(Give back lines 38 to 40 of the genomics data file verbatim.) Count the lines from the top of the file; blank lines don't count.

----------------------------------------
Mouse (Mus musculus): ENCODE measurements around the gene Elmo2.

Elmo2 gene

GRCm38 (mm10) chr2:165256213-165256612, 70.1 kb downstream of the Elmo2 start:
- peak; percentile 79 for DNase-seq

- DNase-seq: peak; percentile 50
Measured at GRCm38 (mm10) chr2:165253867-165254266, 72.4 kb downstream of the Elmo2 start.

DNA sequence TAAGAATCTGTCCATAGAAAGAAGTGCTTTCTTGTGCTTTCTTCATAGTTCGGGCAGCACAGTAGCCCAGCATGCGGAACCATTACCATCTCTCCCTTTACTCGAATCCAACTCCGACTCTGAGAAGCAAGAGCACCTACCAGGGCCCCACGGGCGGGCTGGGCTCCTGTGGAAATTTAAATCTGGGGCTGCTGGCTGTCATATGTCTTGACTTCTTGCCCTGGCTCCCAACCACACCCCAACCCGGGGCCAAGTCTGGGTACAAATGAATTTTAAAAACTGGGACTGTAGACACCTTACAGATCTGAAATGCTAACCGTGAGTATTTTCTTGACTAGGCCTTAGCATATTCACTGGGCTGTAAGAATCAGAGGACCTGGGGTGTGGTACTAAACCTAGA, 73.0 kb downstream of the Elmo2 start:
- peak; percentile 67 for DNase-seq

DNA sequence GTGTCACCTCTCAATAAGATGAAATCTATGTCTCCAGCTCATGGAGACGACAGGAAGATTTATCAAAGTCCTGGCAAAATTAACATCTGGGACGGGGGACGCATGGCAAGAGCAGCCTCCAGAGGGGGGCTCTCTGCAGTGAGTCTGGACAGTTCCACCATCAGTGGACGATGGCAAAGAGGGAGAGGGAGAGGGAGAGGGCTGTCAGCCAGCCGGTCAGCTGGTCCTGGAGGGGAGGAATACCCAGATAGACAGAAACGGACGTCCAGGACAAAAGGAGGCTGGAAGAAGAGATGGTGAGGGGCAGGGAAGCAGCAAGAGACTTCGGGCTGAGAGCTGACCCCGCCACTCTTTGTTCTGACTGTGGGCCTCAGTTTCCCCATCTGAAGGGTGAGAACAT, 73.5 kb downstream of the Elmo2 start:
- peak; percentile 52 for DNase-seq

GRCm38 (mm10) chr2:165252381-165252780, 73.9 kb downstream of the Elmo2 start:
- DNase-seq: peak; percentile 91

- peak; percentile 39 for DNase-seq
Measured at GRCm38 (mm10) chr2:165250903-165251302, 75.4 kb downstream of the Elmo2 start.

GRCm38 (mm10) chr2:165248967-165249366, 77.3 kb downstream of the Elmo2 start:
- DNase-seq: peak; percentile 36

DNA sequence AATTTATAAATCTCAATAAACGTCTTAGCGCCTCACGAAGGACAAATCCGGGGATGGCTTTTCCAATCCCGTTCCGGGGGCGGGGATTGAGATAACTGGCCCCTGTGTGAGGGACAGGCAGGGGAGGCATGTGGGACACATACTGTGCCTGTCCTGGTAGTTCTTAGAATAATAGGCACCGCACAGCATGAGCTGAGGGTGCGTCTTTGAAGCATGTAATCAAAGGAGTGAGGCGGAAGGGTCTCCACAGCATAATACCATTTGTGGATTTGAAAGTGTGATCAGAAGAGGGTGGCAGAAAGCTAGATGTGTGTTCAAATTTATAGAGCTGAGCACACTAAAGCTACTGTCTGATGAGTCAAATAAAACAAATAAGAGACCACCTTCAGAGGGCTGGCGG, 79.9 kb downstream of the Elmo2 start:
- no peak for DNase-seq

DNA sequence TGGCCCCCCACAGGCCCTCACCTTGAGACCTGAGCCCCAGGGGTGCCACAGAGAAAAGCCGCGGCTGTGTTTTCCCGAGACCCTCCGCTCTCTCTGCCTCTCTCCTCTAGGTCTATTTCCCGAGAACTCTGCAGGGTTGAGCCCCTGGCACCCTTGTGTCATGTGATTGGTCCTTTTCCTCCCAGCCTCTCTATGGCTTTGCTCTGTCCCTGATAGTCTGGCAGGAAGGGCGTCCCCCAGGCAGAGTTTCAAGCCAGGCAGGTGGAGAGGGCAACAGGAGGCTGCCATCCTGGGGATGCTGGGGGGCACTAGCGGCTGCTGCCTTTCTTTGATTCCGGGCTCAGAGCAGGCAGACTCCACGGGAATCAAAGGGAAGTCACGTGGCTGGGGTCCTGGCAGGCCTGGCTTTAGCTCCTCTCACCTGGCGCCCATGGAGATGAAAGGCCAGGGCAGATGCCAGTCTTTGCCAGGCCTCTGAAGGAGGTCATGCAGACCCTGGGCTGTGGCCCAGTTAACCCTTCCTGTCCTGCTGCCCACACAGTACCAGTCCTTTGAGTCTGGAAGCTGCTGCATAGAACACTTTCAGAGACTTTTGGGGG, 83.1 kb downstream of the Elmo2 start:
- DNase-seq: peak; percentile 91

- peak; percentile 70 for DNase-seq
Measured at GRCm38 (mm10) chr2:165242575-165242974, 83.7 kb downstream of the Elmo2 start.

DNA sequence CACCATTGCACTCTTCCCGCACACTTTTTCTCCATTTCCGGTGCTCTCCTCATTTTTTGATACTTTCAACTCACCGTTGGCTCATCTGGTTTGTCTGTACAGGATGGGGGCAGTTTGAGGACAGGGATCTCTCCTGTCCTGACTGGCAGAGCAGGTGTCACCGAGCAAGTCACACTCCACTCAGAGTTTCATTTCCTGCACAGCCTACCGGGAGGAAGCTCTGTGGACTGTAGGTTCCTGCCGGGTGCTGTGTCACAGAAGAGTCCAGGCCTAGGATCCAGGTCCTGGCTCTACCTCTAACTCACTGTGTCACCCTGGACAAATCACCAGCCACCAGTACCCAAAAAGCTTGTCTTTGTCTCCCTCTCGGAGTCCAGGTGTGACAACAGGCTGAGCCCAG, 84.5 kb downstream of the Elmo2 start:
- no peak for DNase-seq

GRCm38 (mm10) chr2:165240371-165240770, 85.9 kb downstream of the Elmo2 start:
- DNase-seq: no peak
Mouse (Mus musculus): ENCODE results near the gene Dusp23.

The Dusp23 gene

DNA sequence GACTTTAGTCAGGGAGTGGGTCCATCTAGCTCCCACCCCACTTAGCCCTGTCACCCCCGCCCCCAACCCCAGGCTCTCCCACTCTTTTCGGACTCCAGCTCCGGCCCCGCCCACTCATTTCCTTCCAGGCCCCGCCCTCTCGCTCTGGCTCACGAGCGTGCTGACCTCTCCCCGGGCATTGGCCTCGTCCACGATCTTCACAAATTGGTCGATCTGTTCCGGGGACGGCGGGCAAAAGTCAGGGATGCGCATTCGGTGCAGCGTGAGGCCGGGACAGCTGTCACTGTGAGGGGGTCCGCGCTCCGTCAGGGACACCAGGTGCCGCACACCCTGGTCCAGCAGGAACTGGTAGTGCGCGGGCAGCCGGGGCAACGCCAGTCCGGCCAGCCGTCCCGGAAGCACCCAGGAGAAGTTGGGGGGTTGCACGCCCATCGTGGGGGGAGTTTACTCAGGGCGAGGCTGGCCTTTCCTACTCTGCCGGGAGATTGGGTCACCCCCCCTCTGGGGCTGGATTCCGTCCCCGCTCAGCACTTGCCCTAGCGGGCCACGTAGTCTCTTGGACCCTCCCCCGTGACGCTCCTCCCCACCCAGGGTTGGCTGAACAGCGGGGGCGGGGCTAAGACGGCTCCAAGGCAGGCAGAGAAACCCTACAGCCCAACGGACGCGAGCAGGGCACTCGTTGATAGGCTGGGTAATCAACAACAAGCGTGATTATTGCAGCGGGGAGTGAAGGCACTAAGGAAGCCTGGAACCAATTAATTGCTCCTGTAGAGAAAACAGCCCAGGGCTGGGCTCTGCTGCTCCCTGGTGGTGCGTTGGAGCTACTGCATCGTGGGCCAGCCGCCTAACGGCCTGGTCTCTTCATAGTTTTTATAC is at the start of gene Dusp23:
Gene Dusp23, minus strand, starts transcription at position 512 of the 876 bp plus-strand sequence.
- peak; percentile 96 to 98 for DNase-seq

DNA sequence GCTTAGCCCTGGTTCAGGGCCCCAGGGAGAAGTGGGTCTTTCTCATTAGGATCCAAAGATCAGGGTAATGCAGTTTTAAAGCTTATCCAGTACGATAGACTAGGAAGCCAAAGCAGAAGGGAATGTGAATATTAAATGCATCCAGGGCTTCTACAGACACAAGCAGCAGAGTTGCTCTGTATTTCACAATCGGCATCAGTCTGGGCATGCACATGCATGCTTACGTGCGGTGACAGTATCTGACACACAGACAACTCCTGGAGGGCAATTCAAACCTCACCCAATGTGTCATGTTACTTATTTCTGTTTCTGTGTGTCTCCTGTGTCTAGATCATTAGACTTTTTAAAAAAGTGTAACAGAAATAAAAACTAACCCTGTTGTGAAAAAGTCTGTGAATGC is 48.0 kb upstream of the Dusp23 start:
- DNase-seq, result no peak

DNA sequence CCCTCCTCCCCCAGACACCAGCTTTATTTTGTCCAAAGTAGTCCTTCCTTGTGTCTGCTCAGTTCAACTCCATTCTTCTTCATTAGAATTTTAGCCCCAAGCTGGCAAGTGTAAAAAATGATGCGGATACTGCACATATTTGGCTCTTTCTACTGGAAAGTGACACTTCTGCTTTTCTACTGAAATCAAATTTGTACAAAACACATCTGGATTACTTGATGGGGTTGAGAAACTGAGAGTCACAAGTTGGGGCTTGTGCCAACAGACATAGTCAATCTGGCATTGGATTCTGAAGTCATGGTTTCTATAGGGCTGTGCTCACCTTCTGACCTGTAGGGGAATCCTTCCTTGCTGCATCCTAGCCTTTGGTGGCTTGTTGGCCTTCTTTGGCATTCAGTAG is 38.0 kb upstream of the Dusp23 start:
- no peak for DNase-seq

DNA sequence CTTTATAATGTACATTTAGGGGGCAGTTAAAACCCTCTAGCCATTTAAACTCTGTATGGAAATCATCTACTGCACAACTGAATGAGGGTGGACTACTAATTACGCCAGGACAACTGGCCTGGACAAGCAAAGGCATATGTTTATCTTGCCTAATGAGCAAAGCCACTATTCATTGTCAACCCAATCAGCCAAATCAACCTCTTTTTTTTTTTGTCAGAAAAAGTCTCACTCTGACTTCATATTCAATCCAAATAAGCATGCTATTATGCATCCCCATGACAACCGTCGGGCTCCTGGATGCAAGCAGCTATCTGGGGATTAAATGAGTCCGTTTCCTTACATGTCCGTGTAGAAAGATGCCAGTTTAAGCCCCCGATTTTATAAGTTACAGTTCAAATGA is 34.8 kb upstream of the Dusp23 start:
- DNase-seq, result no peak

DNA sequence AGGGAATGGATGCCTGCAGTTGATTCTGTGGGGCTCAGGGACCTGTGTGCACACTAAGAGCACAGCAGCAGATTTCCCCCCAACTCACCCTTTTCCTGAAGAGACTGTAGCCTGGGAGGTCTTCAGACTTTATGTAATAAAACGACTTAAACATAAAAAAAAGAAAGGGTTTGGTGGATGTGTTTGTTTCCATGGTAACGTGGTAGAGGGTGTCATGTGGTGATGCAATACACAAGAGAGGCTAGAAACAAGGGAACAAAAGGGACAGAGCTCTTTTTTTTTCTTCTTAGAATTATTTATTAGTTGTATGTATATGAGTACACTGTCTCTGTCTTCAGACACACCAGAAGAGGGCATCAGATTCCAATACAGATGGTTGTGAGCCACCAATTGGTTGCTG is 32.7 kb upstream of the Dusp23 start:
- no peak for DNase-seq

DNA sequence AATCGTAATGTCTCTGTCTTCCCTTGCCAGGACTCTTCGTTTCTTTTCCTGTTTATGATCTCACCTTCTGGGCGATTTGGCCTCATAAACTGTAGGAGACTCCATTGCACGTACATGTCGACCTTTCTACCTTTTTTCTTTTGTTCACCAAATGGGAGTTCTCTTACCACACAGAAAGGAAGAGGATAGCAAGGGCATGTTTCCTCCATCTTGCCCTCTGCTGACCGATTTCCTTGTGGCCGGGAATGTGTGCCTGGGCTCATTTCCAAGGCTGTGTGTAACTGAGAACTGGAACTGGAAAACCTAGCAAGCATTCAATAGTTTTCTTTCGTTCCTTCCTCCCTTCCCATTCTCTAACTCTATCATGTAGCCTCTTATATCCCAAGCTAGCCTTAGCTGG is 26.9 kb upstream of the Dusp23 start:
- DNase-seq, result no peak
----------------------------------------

DNA sequence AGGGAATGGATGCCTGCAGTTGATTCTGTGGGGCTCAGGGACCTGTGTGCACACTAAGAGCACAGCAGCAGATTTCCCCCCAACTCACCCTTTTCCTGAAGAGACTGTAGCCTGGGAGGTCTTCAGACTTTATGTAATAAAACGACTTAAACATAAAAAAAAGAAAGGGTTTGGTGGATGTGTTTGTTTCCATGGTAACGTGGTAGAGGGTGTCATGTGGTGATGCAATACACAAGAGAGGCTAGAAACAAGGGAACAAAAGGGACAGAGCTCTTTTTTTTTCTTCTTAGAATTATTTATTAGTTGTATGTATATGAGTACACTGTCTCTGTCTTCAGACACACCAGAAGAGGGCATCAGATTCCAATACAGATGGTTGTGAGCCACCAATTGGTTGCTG is 32.7 kb upstream of the Dusp23 start:
- no peak for DNase-seq

DNA sequence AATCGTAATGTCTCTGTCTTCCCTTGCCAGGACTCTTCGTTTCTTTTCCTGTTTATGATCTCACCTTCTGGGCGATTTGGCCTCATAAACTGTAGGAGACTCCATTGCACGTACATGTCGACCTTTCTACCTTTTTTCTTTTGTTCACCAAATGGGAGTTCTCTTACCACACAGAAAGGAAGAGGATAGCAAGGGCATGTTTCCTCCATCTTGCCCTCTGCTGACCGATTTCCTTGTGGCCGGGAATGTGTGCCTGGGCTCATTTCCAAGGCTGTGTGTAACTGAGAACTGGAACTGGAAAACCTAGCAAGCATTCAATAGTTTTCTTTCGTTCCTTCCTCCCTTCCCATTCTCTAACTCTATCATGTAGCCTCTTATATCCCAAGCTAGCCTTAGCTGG is 26.9 kb upstream of the Dusp23 start: